They had a simple device to wear on my finger at night to measure my oxygen levels while I slept. This, he said (he was very nice and professional despite my jaundiced description of him), would give us a strong indication if apnea was a problem. I agreed on the spot.

Don’t worry, we’re getting to the punch line.

As I awaited the arrival of the oxygen-measuring device, I began to consider my options. The one that kept coming to mind was … to cheat. Well, I don’t know if it’s cheating, but it ought to improve my odds, at any rate. Breathe Rite Strips! Simple, right? They open your nares and you get more good, clean, life-sustaining, apnea defeating oxygen.

I’ve never used the devices before, but a friend gave me six of her strips for a trial run. And here is where such advanced technology and I parted company.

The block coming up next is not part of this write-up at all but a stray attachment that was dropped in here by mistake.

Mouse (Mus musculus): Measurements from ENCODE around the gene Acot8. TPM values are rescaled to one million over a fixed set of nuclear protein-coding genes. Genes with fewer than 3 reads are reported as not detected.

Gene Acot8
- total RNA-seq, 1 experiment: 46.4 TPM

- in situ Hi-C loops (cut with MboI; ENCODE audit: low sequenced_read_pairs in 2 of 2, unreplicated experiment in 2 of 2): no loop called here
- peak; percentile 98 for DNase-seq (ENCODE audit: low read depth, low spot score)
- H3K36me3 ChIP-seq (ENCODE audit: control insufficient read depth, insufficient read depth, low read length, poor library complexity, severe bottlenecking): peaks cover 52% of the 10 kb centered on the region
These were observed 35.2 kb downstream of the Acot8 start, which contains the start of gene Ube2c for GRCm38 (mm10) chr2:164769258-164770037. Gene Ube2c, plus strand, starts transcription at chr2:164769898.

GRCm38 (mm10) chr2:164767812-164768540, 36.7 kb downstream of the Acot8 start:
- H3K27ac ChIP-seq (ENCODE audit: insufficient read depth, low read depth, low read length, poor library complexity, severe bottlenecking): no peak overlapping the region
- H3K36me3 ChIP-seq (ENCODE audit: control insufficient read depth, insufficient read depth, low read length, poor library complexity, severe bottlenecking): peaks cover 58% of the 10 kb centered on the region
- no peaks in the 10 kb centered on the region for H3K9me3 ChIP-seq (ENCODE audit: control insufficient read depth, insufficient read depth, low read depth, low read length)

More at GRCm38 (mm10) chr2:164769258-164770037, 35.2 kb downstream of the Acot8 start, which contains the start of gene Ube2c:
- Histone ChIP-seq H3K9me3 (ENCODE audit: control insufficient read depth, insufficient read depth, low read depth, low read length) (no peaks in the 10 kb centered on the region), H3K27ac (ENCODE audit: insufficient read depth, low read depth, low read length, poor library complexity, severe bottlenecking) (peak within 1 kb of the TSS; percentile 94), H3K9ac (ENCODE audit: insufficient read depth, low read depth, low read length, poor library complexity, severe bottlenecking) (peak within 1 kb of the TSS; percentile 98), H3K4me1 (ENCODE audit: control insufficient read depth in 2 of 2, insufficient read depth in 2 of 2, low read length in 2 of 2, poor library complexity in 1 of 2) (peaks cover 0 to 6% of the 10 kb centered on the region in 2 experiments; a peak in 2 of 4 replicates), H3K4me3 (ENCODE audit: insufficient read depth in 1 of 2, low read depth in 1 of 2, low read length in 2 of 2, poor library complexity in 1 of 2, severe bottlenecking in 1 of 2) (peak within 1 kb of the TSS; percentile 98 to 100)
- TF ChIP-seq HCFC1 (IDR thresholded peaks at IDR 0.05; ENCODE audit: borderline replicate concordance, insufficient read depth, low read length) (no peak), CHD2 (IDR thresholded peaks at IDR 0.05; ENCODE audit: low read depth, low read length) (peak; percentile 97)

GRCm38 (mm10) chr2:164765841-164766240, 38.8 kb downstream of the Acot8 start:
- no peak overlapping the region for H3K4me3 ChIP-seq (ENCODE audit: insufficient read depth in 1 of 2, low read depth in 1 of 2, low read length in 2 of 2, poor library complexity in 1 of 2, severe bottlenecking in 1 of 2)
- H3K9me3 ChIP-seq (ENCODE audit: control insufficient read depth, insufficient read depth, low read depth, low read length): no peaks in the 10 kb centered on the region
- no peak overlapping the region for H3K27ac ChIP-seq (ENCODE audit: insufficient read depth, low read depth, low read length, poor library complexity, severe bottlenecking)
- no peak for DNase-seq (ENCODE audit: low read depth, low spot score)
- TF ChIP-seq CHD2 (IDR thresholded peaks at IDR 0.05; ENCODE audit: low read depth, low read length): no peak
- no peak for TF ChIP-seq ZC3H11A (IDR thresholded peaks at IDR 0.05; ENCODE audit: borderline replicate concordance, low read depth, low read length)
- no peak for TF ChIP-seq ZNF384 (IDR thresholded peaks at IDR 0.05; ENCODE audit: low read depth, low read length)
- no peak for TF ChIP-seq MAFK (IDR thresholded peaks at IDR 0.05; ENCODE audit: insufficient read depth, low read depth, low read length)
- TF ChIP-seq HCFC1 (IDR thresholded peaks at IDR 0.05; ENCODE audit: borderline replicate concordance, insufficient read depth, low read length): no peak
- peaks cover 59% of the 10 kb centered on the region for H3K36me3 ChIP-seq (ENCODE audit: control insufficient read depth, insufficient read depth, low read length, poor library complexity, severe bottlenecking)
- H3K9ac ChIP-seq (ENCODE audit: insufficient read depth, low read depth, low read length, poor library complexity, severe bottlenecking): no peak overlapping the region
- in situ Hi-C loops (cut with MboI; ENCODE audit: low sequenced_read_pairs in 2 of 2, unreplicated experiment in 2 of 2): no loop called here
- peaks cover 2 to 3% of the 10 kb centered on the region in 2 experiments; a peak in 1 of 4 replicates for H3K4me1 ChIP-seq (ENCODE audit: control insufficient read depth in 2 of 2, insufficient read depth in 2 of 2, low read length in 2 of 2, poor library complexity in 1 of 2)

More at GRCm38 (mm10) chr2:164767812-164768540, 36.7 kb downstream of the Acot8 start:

The first night, I was mindful of Bobbi’s instruction to bend the strips slightly to make them fit properly. Of course, I removed the protective tape from the thing first. Result. I got the strip stuck to my fingers. In fact, to the fingers of both hands as I used the second to free the first. So after passing it back and forth between fingers a few times, the strip went straight into the trash. On the second try, I got the bright idea of bending the thing before removing the protective strips. Okay, but I had to bend it back the other way to remove the damned things. Still, I managed to settle it over my nose in the proper way and oxygen flowed into me so well I wore it for an hour at the computer before going to bed.

The next morning, Breathe Rite was still where it was supposed to be, and I’d had a better night’s sleep than usual (although whether it was real or imagined, I cannot say with certainty). As I put the thing on my nose the second night, I didn’t like the angle and lifted one side to readjust the strip. Breathe Rite didn’t like that, so sometime during the night, the right side gave up and let go.